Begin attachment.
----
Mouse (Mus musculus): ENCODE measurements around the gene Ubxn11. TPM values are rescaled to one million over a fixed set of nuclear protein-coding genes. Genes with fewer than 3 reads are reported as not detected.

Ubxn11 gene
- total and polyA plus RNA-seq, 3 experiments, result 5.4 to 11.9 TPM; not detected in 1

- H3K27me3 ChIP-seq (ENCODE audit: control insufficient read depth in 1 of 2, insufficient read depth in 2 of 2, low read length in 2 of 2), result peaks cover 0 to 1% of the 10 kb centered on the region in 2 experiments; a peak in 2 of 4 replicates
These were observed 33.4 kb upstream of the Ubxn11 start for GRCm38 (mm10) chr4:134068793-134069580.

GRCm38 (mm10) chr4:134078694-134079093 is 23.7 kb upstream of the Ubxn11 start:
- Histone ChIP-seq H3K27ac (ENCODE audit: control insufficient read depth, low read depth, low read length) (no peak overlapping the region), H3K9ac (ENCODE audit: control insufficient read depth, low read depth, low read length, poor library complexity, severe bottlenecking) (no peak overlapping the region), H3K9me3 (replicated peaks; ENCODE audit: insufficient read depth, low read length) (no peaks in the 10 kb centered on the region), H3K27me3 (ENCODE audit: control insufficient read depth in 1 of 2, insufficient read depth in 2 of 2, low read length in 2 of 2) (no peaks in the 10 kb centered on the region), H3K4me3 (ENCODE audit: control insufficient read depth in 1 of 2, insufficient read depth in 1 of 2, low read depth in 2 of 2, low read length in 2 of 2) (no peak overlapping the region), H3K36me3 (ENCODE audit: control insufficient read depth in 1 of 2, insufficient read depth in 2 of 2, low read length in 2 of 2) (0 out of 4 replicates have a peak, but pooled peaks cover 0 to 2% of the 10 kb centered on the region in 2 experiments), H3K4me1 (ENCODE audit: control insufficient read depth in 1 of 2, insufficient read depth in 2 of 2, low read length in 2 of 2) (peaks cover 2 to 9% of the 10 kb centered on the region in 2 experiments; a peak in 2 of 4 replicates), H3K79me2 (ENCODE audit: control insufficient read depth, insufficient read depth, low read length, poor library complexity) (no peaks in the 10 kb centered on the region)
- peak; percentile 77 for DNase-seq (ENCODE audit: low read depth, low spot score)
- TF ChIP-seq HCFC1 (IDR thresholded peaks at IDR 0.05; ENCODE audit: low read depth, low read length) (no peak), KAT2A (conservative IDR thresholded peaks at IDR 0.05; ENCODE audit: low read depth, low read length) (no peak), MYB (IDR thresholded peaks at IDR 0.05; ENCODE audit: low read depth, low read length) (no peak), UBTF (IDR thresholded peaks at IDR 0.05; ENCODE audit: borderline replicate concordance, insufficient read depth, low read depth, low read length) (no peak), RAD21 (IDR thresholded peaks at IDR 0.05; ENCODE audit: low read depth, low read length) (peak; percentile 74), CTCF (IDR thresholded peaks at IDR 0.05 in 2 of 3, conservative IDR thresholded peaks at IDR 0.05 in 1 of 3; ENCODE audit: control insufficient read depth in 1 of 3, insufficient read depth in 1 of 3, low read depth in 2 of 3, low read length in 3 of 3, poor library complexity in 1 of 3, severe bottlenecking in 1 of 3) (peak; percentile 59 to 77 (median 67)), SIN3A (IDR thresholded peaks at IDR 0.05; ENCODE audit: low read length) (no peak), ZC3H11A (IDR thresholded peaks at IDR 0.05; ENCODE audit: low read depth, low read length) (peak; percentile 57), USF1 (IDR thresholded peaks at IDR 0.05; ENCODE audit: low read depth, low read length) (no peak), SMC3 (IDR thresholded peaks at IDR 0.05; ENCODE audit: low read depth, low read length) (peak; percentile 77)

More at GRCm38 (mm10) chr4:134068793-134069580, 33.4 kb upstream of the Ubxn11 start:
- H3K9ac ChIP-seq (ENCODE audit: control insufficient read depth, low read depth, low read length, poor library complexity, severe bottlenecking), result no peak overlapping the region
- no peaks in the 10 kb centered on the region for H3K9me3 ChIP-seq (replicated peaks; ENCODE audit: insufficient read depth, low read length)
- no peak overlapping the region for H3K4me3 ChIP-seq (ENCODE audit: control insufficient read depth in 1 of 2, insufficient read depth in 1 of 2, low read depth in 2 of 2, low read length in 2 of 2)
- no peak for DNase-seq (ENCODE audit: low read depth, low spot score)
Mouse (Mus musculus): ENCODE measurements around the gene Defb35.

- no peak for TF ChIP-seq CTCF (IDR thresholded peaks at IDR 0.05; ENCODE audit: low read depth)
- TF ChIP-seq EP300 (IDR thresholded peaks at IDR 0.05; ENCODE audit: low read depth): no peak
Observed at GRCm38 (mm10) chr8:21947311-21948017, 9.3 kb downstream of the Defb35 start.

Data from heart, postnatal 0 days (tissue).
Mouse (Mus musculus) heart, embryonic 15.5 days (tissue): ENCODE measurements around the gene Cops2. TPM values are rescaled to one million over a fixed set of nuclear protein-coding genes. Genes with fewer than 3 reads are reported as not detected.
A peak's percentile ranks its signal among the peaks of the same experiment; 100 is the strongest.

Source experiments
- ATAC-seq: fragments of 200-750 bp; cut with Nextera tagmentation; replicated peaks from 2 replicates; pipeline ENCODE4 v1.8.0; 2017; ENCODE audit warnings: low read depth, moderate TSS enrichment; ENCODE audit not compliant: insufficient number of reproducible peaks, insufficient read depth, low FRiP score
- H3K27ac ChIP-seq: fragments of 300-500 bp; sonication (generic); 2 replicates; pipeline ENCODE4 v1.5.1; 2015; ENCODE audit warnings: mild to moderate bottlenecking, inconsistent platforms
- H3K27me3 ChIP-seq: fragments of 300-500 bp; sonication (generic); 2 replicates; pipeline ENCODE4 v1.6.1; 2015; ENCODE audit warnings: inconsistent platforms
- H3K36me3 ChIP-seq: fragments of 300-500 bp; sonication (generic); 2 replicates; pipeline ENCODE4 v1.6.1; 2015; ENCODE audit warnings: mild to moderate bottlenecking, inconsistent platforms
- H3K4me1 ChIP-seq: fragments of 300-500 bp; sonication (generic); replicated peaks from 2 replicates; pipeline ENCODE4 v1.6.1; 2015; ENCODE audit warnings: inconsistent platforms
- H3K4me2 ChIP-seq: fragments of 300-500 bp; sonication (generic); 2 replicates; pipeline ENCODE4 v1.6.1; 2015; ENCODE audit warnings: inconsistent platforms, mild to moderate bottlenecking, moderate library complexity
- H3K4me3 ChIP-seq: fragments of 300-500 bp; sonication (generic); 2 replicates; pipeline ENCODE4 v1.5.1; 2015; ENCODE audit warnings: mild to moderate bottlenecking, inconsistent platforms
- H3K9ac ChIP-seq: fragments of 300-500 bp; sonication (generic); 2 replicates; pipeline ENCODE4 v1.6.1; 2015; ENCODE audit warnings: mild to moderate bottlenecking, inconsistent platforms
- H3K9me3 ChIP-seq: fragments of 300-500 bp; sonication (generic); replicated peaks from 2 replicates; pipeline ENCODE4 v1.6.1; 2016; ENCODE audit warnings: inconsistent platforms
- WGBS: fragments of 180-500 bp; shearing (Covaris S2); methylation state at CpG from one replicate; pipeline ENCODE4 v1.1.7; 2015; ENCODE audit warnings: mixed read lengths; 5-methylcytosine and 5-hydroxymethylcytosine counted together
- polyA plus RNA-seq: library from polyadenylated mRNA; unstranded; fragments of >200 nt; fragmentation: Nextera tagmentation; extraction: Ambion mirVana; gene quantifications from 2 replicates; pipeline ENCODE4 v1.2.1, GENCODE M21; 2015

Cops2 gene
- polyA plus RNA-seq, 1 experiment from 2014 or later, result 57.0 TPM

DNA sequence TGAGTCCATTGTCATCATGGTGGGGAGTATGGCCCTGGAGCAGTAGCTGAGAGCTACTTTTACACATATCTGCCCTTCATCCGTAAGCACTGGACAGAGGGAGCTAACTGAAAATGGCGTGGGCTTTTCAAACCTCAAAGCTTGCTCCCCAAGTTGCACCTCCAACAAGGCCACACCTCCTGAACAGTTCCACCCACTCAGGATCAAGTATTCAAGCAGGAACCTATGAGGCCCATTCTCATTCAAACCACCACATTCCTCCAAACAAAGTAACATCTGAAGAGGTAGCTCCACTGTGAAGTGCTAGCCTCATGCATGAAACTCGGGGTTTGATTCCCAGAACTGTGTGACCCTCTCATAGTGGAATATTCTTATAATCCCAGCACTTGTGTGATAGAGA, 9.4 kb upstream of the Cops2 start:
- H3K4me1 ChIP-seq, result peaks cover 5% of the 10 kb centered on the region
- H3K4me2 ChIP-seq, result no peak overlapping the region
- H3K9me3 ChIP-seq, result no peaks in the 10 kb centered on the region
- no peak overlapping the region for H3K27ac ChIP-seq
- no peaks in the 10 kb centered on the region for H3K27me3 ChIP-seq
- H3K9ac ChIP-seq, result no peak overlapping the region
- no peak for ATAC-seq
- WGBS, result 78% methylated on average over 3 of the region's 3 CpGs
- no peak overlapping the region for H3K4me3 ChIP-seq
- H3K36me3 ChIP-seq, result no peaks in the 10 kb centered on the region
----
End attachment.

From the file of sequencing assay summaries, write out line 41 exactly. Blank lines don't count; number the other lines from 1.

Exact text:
- no peaks in the 10 kb centered on the region for H3K27me3 ChIP-seq